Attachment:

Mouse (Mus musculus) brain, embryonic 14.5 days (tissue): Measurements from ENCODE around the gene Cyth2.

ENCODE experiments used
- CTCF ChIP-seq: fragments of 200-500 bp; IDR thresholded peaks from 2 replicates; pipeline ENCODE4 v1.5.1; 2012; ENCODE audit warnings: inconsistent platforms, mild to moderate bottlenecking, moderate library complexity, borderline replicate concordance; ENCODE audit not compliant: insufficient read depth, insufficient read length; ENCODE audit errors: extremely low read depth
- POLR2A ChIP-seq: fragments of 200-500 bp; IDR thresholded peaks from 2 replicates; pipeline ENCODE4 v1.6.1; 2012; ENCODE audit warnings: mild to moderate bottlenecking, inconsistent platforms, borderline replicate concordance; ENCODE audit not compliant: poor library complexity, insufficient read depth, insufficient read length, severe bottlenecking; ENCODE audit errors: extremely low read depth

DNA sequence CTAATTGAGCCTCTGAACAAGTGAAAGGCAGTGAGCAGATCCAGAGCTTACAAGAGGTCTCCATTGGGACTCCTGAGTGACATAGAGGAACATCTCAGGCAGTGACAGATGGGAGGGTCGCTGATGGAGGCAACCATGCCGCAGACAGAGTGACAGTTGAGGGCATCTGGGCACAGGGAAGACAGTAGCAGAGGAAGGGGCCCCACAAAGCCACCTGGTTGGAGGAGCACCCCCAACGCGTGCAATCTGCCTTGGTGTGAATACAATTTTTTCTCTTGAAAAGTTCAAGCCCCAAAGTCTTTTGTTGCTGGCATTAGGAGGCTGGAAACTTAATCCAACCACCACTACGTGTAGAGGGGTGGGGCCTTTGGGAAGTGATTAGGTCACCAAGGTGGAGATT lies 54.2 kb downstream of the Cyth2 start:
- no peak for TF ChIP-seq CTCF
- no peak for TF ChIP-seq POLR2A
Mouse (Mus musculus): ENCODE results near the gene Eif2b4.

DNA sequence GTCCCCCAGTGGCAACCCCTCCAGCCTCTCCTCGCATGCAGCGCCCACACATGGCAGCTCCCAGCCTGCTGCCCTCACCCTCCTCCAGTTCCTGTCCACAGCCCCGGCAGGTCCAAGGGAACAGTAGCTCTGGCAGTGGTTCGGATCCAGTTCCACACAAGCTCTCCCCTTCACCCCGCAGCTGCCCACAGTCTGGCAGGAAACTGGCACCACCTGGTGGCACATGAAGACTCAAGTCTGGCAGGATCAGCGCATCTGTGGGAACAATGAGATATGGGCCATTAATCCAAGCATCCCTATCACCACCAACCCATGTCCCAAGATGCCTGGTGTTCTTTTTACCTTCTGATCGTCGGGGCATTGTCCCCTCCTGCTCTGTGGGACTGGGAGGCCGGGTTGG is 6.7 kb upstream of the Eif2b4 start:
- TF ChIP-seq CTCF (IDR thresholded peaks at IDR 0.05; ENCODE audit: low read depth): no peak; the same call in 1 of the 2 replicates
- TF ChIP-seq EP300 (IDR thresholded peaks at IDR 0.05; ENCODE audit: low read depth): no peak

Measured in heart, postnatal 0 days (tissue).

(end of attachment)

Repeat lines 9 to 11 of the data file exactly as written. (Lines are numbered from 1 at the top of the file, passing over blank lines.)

DNA sequence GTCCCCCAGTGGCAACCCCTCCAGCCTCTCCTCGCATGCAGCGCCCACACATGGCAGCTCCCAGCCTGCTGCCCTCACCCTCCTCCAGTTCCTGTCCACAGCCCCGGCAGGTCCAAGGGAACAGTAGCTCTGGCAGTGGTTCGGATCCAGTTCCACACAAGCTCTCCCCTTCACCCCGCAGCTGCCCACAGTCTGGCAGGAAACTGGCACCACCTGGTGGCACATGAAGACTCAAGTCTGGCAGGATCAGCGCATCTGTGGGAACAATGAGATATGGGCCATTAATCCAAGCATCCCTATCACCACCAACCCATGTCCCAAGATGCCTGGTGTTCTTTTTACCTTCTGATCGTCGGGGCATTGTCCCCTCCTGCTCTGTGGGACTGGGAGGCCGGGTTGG is 6.7 kb upstream of the Eif2b4 start:
- TF ChIP-seq CTCF (IDR thresholded peaks at IDR 0.05; ENCODE audit: low read depth): no peak; the same call in 1 of the 2 replicates
- TF ChIP-seq EP300 (IDR thresholded peaks at IDR 0.05; ENCODE audit: low read depth): no peak